Lower Stroke Risk With Folate
and Stress Reduction

Over 30% of American adults have high blood pressure, defined as a systolic blood pressure above 140 mmHg and/or a diastolic blood pressure above 90 mmHg.

The link between high BP and stroke
High blood pressure (or hypertension) is the single most important risk factor for stroke. It causes about 50% of ischemic strokes and also increases the risk of hemorrhagic stroke. The strain hypertension places on all your blood vessels makes them weaken and predisposes them to damage. Your heart also has to work harder to keep your blood circulating. Once your blood vessels weaken they are more likely to block.  This then can lead to ischemic stroke, meaning a stroke caused by a restriction in blood supply to the brain.

If you have high blood pressure, one fairly simple, natural and inexpensive way to reduce your risk of stroke is by consuming foods rich in folate. This is the important B vitamin that exists naturally in foods; folic acid is the synthetic form that is found in supplements or foods fortified with the vitamin. Both reduce stroke risk, but there are reasons to believe ingesting folate and folic acid in foods is a better bet than taking folic acid supplements.

Whole and fortified foods
Folate occurs naturally in many foods, but especially green leafy vegetables, beans, and citrus fruits. In the U.S., most grain products are fortified with folic acid as well. These include wheat flour, cornmeal, pasta, and rice. It is nutritionally sound to in general consume whole foods to absorb their vitamins, rather than taking supplements in pill form. And clinical trials in the U.S that compared people who took folic acid supplements with those who took placebos showed no benefit from taking folic acid supplements.

One likely explanation is that supplements are most helpful for people who don’t get enough folate in their diets. Nearly a quarter of Americans fell into that category before 1998. But beginning that year, food companies were required to fortify grain products with folic acid. Within a year, the percentage of people with low folate levels dropped dramatically.

In China, by contrast, one recent study found that folic acid supplements produced a real stroke prevention benefit; the conventional interpretation of the difference in outcomes from supplements between the two countries is that China does not mandate fortification of foods like grains with folic acid. The study subjects in China, therefore, likely started with much lower baseline folate levels.

Examine your gluten-free diet
The cardiovascular benefits of folate have been known for decades. Studies begun in the 1970s like the Harvard’s Nurses’ Health Study and the Health Professionals Follow-up Study have shown that people who said they consumed more folate had fewer strokes and heart attacks than those who reported consuming less. Folate, along with other B vitamins, helps break down homocysteine, an amino acid that may damage the inner walls of arteries. Such damage can boost the risk of a stroke or heart attack.

The new findings from China, which were published in JAMA, are most relevant for people in countries without folate fortification. Still, they’re a good reminder to take a close look at your diet to make sure you’re getting enough of this crucial nutrient. People who have cut out grains from their diet, in particular, should be sure they are consuming plenty of green leafy vegetables, beans, and citrus fruits, which of course offer many other nutritional benefits, including fiber, potassium and phytonutrients.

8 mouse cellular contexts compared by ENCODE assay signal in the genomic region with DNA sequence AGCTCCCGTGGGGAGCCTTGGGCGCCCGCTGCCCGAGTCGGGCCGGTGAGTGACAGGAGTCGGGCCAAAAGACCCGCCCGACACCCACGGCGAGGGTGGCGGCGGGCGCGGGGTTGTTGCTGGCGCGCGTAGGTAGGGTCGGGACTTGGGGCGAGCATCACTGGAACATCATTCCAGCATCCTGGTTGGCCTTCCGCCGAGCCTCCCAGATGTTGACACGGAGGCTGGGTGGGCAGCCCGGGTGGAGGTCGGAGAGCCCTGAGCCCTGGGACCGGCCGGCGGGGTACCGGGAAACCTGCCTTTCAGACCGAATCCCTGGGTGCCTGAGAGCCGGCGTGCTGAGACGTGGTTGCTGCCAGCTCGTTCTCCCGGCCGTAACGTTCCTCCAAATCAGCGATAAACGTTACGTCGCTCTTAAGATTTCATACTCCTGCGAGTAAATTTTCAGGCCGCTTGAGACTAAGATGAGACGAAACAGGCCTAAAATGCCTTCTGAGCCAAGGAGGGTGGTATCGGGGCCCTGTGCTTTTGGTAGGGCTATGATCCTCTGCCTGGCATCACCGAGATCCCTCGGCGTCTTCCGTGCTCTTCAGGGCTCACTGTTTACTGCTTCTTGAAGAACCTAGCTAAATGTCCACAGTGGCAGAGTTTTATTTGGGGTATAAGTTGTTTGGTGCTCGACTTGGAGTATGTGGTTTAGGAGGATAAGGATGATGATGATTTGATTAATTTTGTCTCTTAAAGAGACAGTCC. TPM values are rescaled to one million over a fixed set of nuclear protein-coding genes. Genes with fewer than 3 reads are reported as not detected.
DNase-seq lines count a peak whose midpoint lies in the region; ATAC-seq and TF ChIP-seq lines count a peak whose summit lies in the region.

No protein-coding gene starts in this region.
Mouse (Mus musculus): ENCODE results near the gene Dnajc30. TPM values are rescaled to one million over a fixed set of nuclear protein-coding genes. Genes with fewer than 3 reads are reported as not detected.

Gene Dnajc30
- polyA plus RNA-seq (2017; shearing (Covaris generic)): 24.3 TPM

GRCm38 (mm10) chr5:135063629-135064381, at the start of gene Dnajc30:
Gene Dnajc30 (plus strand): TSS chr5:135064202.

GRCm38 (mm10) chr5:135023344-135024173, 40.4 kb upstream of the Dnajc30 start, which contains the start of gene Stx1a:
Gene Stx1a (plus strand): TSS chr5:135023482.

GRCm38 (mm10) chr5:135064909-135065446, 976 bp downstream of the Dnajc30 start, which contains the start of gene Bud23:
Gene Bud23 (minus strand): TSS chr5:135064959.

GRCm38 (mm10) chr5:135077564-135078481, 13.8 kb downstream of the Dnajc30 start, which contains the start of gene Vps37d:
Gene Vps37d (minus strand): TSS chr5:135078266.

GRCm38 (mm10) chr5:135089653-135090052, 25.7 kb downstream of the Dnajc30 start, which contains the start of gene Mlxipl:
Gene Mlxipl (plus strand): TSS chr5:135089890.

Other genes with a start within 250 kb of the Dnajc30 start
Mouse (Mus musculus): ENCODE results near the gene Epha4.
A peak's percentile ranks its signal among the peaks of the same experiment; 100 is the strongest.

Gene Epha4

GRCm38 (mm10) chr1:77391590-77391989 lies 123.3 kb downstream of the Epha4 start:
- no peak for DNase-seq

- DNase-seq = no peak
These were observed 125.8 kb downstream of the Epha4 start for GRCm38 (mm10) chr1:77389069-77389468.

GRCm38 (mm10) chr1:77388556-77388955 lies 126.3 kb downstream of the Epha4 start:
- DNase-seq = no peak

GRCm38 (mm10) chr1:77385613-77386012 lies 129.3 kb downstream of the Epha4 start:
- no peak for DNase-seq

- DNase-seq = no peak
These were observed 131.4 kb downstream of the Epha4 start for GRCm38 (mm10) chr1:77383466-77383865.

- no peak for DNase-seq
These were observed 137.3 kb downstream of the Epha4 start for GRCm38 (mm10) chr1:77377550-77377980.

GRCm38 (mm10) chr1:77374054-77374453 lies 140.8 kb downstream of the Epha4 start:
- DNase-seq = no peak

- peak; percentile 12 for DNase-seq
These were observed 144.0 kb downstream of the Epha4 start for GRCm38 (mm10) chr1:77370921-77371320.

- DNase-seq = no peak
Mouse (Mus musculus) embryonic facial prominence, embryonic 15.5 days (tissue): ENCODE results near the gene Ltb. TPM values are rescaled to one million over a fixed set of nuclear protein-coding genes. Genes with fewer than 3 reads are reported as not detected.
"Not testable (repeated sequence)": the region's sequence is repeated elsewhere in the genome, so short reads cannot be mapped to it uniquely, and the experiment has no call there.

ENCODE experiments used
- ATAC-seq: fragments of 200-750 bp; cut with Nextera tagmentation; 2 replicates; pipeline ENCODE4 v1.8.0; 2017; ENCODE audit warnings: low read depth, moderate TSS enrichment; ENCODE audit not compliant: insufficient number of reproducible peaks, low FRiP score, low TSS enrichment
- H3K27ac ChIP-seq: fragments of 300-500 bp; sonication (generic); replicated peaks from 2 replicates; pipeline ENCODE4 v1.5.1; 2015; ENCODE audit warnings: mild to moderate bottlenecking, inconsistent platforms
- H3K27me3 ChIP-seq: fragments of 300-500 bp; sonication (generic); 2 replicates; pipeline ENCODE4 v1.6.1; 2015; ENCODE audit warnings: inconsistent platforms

Food Sources of Folate Micrograms (mcg)
Breakfast cereal, fortified with 25% of the DV, 3/4 cup  100
Spinach, frozen, boiled, ½ cup 131
Great Northern beans, boiled, ½ cup  90
Asparagus, boiled, 4 spears 89
Broccoli, chopped, frozen, cooked, ½ cup   84
Rice, white, long-grain, parboiled, enriched, cooked, ½ cup   77
Spinach, raw, 1 cup   58
Green peas, frozen, boiled, ½ cup  50
Orange, 1 medium 48
Egg noodles, enriched, cooked, ½ cup 50
Mango, raw, ½ cup   35

Lower your stress
The pillars of a healthy lifestyle such as not smoking, exercising most days of the week, and eating nutritious foods all help prevent and treat hypertension. Another way to fight hypertension and the elevated stroke risk that accompanies it is to reduce your stress.

Your blood pressure comes down when you practice the relaxation response—even when simply breathing deeply for several minutes to calm your body. Regular practice of the relaxation response could help you reap truly lasting health benefits.

There are many ways to elicit the relaxation response. Techniques include breath focus; body scan; guided imagery; mindfulness meditation, yoga, tai chi, and qi gong; and even repetitive prayer. The trick is to find a method you are comfortable with and to make your stress reduction practice part of your routine.

For some people, medication (in addition to lifestyle changes) is necessary to get blood pressure to a healthy level. Even so, stress management can be a helpful addition. In fact, a randomized, controlled trial of older adults showed that an eight-week program of relaxation response plus other stress management techniques lessened the amount of medication some of the participants needed to control their blood pressure.

Harvard Health Blog, 2015

World Heart Federation, “Stroke and Hypertension,”
http://www.world-heart-federation.org/cardiovascular-health/stroke/stroke-and-hypertension/

USDA National Nutrient Database for Standard Reference,
http://ndb.nal.usda.gov/ndb/search/list

Harvard Healthbeat, March 2015

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